world and our National Guard and Reserve forces are
badly depleted for needs throughout our own country,
shown after Katrina, and possible threats to our own
homeland.

Whether we admit it or not -- and the political
finger-pointing doesn't help: Despite the magnificent
ability and commitment of our volunteer military
forces and the support given to them by Congress and
state legislatures, we are stretched too thin and in
deep do-do.

Our country's enemies - notably, Iran, Syria, North
Korea, and Russia - have exacerbated our strategic and
tactical disadvantage with actions to bolster the
terrorists with arms and financial support, while
throwing down a continuing array of other threats of
nuclear proliferation and other actions to destabilize
us and our allies.

They know we have our hands too full and their
destabilizing actions are sadly working.

Something has to break very soon in Iraq. The question
is whether a big surge of troops is the right answer,
and what would it gain with a minimum of further
bloodshed and loss of American treasure?

We can be sure that Democratic anti-war leaders who
now run Congress are going to push though a spate of
resolutions against a military surge, and they will
make a good case:

• Why should the United States and our young military
men and women continue to be caught in the middle of a
growing Iraqi civil war between Sunni insurgents and
Shiites, with American troops losing their lives
unnecessarily every day as the disorder spreads?

• Why has the administration not more solidly sided
with the Shiites against Sunni insurgents and pushed
the Sunni death-squads out of Baghdad?

• More especially, why have we not taken out the
radical Shiite cleric Muqtada al-Sadr, a vehement
opponent of the U.S. military presence and fomenter of
so much of the hatred and violence responsible for
American and Iraqi bloodshed?

So now is the time for honest reassessment of our
direction in Iraq.

It is not a question of "moving forward." It is a
question of winning.

We need some immediate hard decisions about our entire
global diplomatic and military strategy to further
liberty and economic productivity.

We must stop pouring American military lives, our
national treasure, and billions of taxpayer dollars
down the drain.

Retired Army Lieutenant Colonel Wesley Allen Riddle,
an expert on military strategy, said it plainly in a
recent piece written for Dallasblog.com:

"Ironically, when ground forces are engaged in large
numbers, options are limited elsewhere, no matter how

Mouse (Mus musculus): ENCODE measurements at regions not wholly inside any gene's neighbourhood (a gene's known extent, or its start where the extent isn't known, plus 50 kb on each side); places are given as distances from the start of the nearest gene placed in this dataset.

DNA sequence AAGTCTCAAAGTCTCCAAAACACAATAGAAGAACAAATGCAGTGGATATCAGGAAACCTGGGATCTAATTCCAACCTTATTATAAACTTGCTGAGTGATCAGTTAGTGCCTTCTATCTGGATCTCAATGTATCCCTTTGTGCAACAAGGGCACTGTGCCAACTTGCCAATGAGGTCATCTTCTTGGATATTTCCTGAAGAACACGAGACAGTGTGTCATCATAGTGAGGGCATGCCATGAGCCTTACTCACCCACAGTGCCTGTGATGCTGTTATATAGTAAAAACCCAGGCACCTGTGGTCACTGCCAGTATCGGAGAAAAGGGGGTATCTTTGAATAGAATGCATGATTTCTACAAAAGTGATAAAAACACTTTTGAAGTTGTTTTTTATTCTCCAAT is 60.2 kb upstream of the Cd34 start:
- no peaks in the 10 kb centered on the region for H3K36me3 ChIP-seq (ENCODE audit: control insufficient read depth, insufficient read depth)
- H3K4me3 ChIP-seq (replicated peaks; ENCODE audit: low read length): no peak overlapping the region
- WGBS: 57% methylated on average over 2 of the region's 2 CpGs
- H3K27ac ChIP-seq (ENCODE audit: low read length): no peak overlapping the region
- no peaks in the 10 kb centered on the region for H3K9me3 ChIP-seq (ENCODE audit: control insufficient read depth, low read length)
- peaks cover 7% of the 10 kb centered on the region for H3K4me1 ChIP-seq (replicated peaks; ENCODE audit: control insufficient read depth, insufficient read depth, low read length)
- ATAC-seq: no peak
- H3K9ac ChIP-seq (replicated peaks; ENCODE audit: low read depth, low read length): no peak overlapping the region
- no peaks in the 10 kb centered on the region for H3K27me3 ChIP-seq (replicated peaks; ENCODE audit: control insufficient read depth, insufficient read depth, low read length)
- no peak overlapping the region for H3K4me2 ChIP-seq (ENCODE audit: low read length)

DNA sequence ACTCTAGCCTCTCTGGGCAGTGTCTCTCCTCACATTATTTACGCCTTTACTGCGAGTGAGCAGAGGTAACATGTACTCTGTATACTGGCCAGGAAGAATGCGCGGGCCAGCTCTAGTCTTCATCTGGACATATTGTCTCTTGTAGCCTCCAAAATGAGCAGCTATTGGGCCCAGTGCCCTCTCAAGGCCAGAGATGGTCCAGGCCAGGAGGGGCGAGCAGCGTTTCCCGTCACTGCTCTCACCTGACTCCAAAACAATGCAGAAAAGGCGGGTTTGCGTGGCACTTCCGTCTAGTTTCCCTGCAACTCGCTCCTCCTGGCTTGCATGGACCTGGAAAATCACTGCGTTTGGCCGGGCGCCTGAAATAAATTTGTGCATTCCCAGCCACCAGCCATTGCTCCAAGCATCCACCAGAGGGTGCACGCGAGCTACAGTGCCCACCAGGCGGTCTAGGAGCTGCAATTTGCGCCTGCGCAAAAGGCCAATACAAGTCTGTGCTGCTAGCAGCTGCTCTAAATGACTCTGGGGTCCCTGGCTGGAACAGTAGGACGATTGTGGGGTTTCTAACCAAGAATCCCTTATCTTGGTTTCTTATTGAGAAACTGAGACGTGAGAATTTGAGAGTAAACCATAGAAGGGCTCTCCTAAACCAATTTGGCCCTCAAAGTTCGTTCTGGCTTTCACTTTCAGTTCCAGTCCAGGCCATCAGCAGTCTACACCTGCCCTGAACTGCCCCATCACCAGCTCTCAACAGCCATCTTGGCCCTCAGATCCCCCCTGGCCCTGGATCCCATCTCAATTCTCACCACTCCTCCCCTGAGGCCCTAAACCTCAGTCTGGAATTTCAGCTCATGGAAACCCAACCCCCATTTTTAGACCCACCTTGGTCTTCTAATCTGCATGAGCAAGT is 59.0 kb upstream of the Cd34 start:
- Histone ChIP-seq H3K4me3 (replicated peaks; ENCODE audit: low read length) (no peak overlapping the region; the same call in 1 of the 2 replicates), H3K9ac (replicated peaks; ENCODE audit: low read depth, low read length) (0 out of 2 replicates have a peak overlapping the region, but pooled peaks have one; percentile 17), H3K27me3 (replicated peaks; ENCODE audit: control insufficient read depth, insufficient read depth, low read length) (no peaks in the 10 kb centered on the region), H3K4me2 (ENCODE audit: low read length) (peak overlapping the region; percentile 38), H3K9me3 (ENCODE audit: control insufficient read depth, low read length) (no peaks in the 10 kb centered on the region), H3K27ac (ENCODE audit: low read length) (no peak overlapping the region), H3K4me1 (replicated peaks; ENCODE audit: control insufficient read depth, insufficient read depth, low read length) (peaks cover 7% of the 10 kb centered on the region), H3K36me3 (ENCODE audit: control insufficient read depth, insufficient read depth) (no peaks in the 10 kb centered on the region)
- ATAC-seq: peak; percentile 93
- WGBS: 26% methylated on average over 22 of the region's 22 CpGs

big your Navy and your Air Force are. These sister
services are needed to support the land force; and
further, boots on the ground are what matters at the
end of the day. They determine who rules.

"If you embark to fundamentally remake another nation
or society, you must rule and rule for a long time in
order to accomplish your goals. You cannot, indeed
must not cede sovereignty in short order after you've
won it. If your goals are so all encompassing and
comprehensive as to aim at erecting democratic
institutions where there are none, to rebuild a
military whom you have vanquished (twice), to make
warring ethnic and sectarian factions live peaceably
together, and to transform the Middle East by example
-- you cannot hope to do so on the cheap, in terms of
the numbers of troops or the extreme level of force
those troops will have to exert.

"Of course, your objectives may well come into
question, as indeed they should, if you are given to
self-analysis or to constructive reassessment."

So let a hard reassessment begin, without all the
political finger-pointing.

This is not only our own country's problem. It is a
problem that affects the future of liberty and
economic productivity of populations throughout the
world.

So let us get behind pro-liberty leaders of good will
everywhere, regardless of party, nationality,
religion, or military rank, who want to get beyond
mere rhetoric, so we can win this struggle certainly,
with a minimum of further loss of national treasure.

We must get out of the mess we currently are in and
organize ourselves better to win the battle against
global criminals intent on taking away liberty and
economic freedom for all.

http://georgearchibald.typepad.com/george_archibald/

http://www.huffingtonpost.com/george-archibald/